Key protagonists in Northern Ireland’s peace process have accompanied recent efforts to bring an end to the armed conflict in Colombia.
‘Peace is not the absence of violence, but the presence of justice.’
This version of the famous Martin Luther King quote has been repeated to me by several people in Northern Ireland when reflecting on what will bring peace to Colombia. The quote also encapsulates the ethos of so many Colombian activists who have for decades campaigned for peace with social justice and who have all too often been imprisoned or murdered for doing so.
For outsiders it is critical to understand that the conflict in Colombia is fundamentally about inequality and political exclusion. Colombia is a country where inequality has been imposed by violence. It is a country where the rural population lives without the most basic infrastructure, without education or healthcare, and where some 5 million people have been internally displaced for reasons linked to the conflict. More often than not those displaced are peasant farmers thrown off their land and forced to live in slums in abject conditions. Colombia is also a country where those who stand up against inequality and repression are routinely marginalised and murdered, and where right-wing paramilitary death squads with historical links to the state carry out the majority of the killings. Despite Colombia being referred to as the oldest democracy in Latin America, it should never be forgotten that the last time the FARC entered the democratic process, an entire left-wing political party, the Patriotic Union, was wiped out. 5,000 activists were killed by the military and paramilitaries in a case recognised as ‘political genocide’ by the Bogotá High Court.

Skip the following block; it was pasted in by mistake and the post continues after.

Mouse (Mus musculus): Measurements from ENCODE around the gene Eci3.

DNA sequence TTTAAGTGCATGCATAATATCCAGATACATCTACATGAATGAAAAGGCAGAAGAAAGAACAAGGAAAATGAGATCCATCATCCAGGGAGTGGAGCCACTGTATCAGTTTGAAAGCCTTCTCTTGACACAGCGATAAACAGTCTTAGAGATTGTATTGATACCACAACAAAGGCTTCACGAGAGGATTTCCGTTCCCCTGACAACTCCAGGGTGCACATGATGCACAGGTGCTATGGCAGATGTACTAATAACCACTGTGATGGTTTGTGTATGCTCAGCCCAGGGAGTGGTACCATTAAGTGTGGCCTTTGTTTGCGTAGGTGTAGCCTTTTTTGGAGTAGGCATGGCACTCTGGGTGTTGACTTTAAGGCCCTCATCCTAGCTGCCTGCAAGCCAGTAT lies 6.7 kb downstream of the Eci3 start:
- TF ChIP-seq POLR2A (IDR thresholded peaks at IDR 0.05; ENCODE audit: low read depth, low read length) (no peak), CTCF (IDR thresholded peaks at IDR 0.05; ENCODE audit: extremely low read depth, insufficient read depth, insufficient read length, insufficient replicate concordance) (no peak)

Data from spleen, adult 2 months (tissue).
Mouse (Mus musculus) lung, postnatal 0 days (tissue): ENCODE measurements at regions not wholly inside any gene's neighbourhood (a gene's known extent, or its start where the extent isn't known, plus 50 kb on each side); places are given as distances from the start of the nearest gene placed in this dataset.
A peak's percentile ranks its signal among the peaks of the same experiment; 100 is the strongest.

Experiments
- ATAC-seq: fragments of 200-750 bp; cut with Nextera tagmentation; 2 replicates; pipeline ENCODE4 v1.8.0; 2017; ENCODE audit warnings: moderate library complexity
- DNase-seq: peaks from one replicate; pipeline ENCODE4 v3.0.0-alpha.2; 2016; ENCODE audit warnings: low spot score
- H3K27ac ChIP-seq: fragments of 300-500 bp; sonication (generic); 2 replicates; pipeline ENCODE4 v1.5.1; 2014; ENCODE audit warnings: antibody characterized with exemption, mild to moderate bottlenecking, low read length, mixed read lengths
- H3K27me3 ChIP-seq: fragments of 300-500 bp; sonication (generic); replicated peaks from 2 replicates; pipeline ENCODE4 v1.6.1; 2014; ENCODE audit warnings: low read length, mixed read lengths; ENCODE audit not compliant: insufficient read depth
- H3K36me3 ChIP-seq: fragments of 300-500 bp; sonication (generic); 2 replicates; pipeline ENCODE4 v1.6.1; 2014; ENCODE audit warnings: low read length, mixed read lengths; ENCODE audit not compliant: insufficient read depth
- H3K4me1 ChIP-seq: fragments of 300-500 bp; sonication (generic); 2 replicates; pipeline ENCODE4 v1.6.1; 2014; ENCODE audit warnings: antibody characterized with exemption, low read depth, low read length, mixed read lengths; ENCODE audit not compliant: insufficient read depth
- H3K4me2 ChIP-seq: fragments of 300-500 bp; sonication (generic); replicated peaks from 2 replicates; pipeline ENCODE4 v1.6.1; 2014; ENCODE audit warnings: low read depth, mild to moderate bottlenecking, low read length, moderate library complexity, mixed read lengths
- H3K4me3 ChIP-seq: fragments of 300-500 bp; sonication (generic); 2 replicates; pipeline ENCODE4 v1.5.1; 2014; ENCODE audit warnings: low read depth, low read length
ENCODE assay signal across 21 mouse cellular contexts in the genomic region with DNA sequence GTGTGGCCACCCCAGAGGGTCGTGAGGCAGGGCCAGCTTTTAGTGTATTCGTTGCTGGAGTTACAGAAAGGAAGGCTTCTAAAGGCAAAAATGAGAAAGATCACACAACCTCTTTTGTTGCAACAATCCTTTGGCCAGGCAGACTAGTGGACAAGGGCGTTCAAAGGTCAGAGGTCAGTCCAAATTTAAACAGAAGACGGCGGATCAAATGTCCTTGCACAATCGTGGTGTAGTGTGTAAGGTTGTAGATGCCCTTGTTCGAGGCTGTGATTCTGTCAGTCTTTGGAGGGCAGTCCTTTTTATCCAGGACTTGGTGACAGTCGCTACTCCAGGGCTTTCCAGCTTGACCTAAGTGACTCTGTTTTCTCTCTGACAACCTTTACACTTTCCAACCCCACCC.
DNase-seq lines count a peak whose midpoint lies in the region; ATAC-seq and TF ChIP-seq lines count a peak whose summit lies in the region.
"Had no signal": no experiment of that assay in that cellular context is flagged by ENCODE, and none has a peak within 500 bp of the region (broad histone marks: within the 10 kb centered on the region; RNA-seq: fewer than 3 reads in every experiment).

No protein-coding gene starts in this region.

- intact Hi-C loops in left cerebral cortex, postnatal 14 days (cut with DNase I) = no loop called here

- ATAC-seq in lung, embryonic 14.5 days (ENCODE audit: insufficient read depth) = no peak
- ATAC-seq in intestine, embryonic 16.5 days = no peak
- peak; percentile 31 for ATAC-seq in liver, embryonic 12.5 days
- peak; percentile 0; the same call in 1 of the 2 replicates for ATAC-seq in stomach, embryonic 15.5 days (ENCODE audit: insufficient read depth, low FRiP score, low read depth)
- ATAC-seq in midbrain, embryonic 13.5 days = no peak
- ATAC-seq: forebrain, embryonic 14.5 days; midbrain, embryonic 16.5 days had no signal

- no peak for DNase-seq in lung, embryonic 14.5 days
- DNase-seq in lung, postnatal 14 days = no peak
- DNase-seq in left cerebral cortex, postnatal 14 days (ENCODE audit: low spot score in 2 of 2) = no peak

The path to peace has to begin by recognising the root causes of the conflict. It is a gross misrepresentation and injustice to those who have suffered to view the peace process between the government and the FARC that began in 2012 as simply a matter of ‘demobilising’ the ‘narco-terrorists’. Without eradicating the staggering inequalities, as well as ending the intolerance of Colombia’s elites to opposition, there will never be justice or a lasting peace. It is in this vein that Justice for Colombia (JFC), the organisation I work for, has always urged all those concerned in the peace talks to address the conflict’s root causes so that a peacefully negotiated solution that acknowledges the need for social justice can emerge.